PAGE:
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The Point, July 1, 2024: New Florida law allows 6-gallon wine bottles

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The stories near you

• WUFT News: ‘It goes up nearly past my waist’: Florida wine sellers to start stocking 4-gallon bottles. "[The law] permits retailers to sell wine in glass bottles of five different sizes, each with its own nickname corresponding with a biblical king. They start at the 4.5-liter Rehoboam, followed by the 6-liter Methuselah, the 9-liter Salmanazar, the 12-liter Balthazar and the 15-liter Nebuchadnezzar."

• WUFT News: ‘Who would ever thought we’d be here again’: 75-year-old protester marches for abortion rights a second time. "One of those people was Linda Hoff. She’s 75 years old and for the second time in her life, she’s protesting for more reproductive rights. While marching down University Avenue, she reflected on what life was like before Roe."

• Mainstreet Daily News: ‘I’m going to break your hand’: Athletes recount unwanted touching from water polo coach. "More players have raised concerns about the former University of Florida men’s water polo coach who was fired from UF and Gainesville High School (GHS) after a university report detailed allegations of him being 'overly touchy' with UF athletes."

• The Alligator: UFPD sergeant facing suspension for racist comments, nepotism. "A UF Police Department sergeant is facing a three-day suspension after an internal investigation found he repeatedly made racist and antisemitic comments to coworkers and attempted to influence official application processes to help his superior’s son get a job."

• WCJB: More than a dozen teachers leaving Newberry Elementary amid charter school conversion efforts. "School board members tell TV20 that 16 teachers transferred from Newberry Elementary during 2024 so far. They say only six teachers left throughout all of 2023."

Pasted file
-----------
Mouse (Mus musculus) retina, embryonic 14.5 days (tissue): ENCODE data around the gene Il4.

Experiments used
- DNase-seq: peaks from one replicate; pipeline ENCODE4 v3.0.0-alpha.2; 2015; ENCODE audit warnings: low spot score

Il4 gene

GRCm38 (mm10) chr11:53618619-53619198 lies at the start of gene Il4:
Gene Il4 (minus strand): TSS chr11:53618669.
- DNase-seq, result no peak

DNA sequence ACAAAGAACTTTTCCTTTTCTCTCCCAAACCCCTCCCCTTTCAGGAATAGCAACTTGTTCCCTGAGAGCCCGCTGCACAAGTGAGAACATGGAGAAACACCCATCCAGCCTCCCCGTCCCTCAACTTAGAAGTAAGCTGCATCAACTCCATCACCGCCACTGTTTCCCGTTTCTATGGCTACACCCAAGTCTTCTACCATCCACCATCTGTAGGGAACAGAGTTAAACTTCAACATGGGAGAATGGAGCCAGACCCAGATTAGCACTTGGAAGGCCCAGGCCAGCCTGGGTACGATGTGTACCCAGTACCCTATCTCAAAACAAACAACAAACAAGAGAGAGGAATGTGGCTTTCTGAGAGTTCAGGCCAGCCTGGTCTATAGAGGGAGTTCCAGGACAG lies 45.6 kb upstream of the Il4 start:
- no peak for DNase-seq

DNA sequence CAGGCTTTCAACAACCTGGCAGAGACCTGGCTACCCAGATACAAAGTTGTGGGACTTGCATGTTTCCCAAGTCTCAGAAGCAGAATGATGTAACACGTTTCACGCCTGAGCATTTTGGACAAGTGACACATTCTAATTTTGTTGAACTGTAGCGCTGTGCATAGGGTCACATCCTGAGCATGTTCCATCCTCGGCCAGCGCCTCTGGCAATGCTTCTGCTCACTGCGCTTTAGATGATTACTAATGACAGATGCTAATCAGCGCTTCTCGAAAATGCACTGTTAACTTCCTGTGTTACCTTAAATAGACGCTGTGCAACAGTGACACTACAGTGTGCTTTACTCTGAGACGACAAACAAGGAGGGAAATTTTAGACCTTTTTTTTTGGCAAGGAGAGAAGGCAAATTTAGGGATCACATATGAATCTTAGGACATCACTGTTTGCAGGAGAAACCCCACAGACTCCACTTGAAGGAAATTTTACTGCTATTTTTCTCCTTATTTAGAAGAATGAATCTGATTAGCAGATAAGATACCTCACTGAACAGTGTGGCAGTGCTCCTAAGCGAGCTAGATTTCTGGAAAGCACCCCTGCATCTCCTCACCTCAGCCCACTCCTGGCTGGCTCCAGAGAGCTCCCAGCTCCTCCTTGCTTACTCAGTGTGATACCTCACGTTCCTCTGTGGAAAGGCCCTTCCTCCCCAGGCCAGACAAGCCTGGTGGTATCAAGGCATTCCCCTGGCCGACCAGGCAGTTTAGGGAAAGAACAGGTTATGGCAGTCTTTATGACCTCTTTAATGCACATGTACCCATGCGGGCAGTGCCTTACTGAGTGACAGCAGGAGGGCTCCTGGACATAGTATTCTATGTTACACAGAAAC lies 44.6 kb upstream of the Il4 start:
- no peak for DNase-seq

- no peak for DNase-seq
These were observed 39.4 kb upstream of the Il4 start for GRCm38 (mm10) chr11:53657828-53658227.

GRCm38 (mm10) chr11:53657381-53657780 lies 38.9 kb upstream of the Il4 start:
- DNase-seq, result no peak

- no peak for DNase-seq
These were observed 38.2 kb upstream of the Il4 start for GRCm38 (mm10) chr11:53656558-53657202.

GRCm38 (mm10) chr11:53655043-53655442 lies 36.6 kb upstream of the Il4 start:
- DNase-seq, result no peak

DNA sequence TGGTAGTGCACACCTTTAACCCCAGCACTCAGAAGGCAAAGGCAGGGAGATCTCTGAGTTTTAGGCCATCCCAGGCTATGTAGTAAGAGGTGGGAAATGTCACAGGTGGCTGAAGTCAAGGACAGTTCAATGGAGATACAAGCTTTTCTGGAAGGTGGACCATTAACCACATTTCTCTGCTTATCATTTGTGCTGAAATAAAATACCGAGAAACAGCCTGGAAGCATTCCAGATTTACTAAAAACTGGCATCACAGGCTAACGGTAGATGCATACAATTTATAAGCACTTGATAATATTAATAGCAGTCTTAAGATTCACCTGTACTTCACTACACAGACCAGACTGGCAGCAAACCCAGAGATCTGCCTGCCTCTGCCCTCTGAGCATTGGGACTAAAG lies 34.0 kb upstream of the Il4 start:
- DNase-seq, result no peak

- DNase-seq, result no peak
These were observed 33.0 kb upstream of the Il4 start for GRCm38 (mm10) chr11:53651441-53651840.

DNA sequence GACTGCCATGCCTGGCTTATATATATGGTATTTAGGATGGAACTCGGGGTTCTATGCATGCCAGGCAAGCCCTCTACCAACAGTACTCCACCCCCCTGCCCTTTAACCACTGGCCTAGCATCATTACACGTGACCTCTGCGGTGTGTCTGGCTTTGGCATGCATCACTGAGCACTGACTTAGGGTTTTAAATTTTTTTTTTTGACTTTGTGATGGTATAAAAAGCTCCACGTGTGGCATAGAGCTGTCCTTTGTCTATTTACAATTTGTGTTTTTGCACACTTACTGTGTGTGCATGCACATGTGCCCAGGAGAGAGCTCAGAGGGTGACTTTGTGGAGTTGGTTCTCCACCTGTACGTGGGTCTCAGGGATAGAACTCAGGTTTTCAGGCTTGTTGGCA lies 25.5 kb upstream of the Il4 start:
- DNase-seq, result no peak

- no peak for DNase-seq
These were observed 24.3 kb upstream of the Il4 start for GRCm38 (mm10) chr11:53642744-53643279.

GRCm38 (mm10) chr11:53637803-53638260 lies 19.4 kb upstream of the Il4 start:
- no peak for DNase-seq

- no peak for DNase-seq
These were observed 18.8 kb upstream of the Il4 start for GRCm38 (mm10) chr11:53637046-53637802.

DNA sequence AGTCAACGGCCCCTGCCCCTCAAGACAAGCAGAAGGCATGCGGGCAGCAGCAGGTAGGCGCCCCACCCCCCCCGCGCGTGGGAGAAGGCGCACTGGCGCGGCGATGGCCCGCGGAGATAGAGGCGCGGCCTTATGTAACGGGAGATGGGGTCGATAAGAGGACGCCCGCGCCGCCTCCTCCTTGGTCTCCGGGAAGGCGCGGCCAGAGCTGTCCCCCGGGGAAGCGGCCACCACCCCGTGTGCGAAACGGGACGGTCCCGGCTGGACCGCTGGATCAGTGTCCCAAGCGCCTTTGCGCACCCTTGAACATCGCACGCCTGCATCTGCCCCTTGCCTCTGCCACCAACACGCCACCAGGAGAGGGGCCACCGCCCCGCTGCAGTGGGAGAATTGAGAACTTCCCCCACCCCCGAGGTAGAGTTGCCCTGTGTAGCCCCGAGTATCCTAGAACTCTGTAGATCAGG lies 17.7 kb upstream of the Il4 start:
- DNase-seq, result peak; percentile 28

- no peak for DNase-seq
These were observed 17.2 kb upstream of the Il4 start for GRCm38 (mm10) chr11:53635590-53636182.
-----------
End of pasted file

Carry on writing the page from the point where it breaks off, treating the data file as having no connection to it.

• Mainstreet Daily News: High Springs votes 3-2 on November referendum about city charter. "The four approved changes will appear on the November ballot for High Springs voters to pass. The other four recommended changes will be reviewed in the future by the City Commission for inclusion on a ballot next year."

• Gainesville Sun ($): Local foundation to host clinics to help students apply for federal financial aid. "Free Application for Federal Student Aid (FAFSA) clinics to guide high school students with completing the applications will be provided by the Education Equalizer Foundation."

• WCJB: North Florida Sewing Center hosts 1st ‘Sustainable Sunday’. "Leaders of the non-profit are trying to clean up the environment one stitch at a time. They say they are trying to figure out ways to replace every day items with things that are reusable, longer lasting and better for the environment. This time they made paperless towels with cloth to replace paper towels."

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Around the state

• Associated Press: A Parkland school massacre survivor now owns the shooter's name. "The most severely wounded survivor of the 2018 massacre at Parkland's Marjory Stoneman Douglas High School now owns shooter Nikolas Cruz's name, and Cruz cannot give any interviews without his permission, under a settlement reached in a lawsuit."